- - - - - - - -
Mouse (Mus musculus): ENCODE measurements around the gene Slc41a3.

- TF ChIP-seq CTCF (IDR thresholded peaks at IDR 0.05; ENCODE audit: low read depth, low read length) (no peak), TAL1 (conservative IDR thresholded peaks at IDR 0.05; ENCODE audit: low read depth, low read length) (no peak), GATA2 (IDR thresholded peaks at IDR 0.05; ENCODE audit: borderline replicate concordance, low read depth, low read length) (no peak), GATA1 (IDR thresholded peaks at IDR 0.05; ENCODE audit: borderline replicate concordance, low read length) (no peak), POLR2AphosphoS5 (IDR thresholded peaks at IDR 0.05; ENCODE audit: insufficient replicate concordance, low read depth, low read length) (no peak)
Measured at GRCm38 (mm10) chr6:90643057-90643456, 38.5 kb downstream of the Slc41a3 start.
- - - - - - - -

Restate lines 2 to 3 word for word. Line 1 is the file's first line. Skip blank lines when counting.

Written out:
- TF ChIP-seq CTCF (IDR thresholded peaks at IDR 0.05; ENCODE audit: low read depth, low read length) (no peak), TAL1 (conservative IDR thresholded peaks at IDR 0.05; ENCODE audit: low read depth, low read length) (no peak), GATA2 (IDR thresholded peaks at IDR 0.05; ENCODE audit: borderline replicate concordance, low read depth, low read length) (no peak), GATA1 (IDR thresholded peaks at IDR 0.05; ENCODE audit: borderline replicate concordance, low read length) (no peak), POLR2AphosphoS5 (IDR thresholded peaks at IDR 0.05; ENCODE audit: insufficient replicate concordance, low read depth, low read length) (no peak)
Measured at GRCm38 (mm10) chr6:90643057-90643456, 38.5 kb downstream of the Slc41a3 start.